Maker Feedback Prompts Faux Teak Re-test

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synthetic teak decking

Our recent report on synthetic-teak decking options (see PS December 2015) raised a bit of a ruckus among the contenders in what is an extremely competitive market. The main bone of contention was our reported temperatures of the various materials after they were left in the sun. Several manufacturers reported that the temperatures we listed in the table accompanying the article were not consistent with their own findings.

Readers familiar with the report will remember that we tested the temperature of these faux teak surfaces in two ways. First, we had three testers feel each surface with their hands, keeping it on each surface for 30 seconds. The samples were blindly paired against each other, round-robin style, and then ranked. The second way we checked temperature was by recording the surface temperature with a Fluke infrared thermometer; these readings were the temperatures listed in the articles accompanying table.

The manufacturers complaints prompted us to repeat the test several times, record the data again, and then tally the re-testing results. After multiple rounds of re-testing, two things became clear, and although these observations were stated in the article, they did not get the emphasis they deserve, which led to some of the confusion.

First, the surface temperature reading is just that, a temperature reading of the thin layer of matter at the top of the synthetic decking. It does not reflect the conductivity of the material or how hot it is on the underside, where it meets the boats deck, or even how hot it feels to stand on for a period of time. Thus, surface temperatures from an IR thermometer can be misleading; the clearest example of this is the Marine Deck product, which is made with cork, the best insulator of all the materials we tested. The Marine Deck consistently showed a slightly higher surface temperature than some of the lighter-colored, plastic-based decks that were not nearly as effective insulators. Clearly, the surface readings we recorded were closely tied to color more than anything else.

infrared thermometer

The second observation was that in the subjective touch test, the duration of the hot feeling is important. Again, we refer to the Marine Deck. In the initial round of testing, the cork deck also was indeed hotter to touch than some of the lighter-colored plastics-at first. However, once the hand or the foot absorbed the heat at the surface, the material immediately became noticeably cooler. This change was not so apparent to the testers during the first test, which was a particularly hot day (94 degrees ambient temperature). Only in the second round of testing (in 84-degree ambient temperatures) did we notice this effect.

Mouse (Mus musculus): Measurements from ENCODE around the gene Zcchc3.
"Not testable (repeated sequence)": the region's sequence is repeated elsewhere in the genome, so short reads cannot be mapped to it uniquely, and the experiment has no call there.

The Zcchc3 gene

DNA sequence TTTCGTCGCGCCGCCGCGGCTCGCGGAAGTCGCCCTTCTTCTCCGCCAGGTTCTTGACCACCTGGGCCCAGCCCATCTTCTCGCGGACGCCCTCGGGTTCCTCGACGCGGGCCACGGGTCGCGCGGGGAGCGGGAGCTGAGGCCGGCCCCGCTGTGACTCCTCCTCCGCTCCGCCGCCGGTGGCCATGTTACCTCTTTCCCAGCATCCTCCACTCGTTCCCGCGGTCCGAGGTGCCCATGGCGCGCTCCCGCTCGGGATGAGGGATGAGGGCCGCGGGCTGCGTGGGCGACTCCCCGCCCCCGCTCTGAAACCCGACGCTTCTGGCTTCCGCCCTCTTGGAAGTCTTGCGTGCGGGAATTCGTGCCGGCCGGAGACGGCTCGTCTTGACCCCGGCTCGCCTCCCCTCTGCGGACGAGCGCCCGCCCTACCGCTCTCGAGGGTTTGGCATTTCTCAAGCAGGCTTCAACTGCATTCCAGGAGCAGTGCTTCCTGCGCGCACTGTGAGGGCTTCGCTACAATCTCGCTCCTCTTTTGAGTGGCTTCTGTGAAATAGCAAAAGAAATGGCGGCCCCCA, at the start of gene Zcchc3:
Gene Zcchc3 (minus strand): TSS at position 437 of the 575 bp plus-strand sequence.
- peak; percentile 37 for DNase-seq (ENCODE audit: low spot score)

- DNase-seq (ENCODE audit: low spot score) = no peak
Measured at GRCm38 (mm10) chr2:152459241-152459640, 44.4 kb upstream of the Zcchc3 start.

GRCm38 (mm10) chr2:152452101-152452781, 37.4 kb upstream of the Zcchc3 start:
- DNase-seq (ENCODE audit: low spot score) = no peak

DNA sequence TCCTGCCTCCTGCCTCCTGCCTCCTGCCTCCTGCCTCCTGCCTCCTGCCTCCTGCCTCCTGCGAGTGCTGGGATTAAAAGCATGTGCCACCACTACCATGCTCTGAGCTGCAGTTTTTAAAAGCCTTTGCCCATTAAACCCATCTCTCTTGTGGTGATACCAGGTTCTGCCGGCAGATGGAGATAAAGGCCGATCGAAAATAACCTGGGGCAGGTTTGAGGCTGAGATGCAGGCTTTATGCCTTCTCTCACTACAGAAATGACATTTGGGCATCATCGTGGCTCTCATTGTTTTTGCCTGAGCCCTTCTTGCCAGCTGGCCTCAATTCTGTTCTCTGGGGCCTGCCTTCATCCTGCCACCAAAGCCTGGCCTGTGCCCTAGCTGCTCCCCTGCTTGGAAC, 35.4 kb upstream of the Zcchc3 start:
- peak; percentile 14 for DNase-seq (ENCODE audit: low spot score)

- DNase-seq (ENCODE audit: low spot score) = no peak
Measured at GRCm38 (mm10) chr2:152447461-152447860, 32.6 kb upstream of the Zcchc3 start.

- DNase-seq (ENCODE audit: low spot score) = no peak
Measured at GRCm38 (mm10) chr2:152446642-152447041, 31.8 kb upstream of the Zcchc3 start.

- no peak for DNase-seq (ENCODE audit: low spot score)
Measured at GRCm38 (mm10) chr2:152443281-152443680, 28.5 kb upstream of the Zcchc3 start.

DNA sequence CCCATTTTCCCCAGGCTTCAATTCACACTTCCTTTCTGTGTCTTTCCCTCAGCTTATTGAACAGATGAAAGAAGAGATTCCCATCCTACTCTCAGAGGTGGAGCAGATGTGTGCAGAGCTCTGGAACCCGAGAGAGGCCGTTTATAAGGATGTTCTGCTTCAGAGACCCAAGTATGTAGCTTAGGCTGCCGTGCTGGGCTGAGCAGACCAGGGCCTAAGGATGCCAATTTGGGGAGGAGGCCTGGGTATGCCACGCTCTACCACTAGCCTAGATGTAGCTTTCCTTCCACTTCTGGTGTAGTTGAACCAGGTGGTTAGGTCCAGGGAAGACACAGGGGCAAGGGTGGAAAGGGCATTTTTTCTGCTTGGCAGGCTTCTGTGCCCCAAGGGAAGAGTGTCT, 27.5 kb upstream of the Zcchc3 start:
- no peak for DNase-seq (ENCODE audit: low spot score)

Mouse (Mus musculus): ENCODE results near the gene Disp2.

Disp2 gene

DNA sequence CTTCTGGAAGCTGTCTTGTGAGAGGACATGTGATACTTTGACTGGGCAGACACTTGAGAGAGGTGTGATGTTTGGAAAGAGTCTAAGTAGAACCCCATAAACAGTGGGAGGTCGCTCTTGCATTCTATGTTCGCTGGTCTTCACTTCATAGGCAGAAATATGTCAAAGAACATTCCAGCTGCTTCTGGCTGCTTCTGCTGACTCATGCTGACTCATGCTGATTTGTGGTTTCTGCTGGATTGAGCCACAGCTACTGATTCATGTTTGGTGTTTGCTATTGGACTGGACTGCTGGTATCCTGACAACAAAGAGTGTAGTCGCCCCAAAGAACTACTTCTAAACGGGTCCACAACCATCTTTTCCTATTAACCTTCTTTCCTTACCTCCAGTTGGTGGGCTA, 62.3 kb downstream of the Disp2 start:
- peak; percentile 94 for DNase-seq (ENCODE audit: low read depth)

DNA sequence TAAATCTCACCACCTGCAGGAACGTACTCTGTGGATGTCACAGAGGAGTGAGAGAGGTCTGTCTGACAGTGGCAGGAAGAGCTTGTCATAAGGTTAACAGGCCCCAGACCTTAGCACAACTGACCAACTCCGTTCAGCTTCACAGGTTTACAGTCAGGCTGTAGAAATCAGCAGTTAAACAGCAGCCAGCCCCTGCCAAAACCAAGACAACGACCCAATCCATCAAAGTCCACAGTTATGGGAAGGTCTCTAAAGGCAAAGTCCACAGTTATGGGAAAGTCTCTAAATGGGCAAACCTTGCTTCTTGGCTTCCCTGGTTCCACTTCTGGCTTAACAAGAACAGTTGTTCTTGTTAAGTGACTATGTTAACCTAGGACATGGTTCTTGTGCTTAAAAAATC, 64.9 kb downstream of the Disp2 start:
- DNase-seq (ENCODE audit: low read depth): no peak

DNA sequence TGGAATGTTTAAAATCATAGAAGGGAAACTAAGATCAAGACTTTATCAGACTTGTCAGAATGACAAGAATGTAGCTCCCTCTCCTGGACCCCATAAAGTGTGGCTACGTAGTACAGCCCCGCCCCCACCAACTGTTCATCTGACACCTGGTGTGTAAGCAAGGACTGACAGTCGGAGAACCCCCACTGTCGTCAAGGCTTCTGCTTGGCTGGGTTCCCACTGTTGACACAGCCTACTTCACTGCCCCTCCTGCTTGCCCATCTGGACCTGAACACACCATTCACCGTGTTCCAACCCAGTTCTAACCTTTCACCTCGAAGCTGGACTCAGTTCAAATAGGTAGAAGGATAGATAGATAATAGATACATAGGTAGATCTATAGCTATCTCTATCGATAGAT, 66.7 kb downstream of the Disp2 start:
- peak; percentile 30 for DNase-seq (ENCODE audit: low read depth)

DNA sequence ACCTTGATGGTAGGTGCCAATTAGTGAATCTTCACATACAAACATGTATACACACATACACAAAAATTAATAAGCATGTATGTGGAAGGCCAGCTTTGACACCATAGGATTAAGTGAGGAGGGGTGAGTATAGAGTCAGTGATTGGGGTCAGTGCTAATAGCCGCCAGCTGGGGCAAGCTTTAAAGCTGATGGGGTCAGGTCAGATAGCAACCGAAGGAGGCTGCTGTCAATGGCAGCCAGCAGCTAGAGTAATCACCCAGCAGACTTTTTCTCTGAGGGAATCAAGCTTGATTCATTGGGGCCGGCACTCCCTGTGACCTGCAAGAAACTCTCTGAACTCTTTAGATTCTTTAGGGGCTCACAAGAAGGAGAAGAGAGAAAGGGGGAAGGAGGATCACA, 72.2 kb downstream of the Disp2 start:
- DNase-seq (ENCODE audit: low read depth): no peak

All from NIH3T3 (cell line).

As a result of our followup testing, we have removed the temperature readings from the articles table online, as we feel they may be misleading.

Our advice regarding temperature is commonsense. If a cooler deck is what you want, go for the lightest color you can tolerate. The other factor to consider is density. The least dense materials will usually be cooler and will be better insulators. Both the Dek-King and Flexiteek offer 2G materials that are less dense and lighter than their previous versions. These clearly cooled down faster during the touch test than the denser materials we compared them too, and they deserve a Recommended rating; the online report has been adjusted to reflect that. These deck materials are currently undergoing long-term testing, so we will have more to report in about a year.

Practical Sailor has been independently testing and reporting on marine products for serious sailors for more than 45 years. Supported entirely by subscribers, Practical Sailor accepts no advertising or any form of compensation from manufacturers whose products we test. Testing is carried out by a team of experts from a wide range of fields including marine electronics, marine safety, marine surveying, sailboat rigging, sailmaking, engineering, ocean sailing, sailboat racing, and sailboat construction and design. This diversity of expertise allows us to carry out in-depth, objective evaluation of virtually every product available to serious sailors. Practical Sailor is edited by Darrell Nicholson, a long-time liveaboard sailor and trans-Pacific cruiser with more than three decades of experience as a marine writer, photographer, boat captain, and product tester. Before taking on the editor’s position at Practical Sailor, Darrell was the editor of Offshore magazine, a boating-lifestyle magazine serving the New England area. Darrell has won multiple awards from Boating Writer’s International, including the Monk Farnham award for editorial excellence. He holds a U.S. Coast Guard 100-ton Master license and has worked as a harbor pilot and skippered a variety of commercial charter boats.

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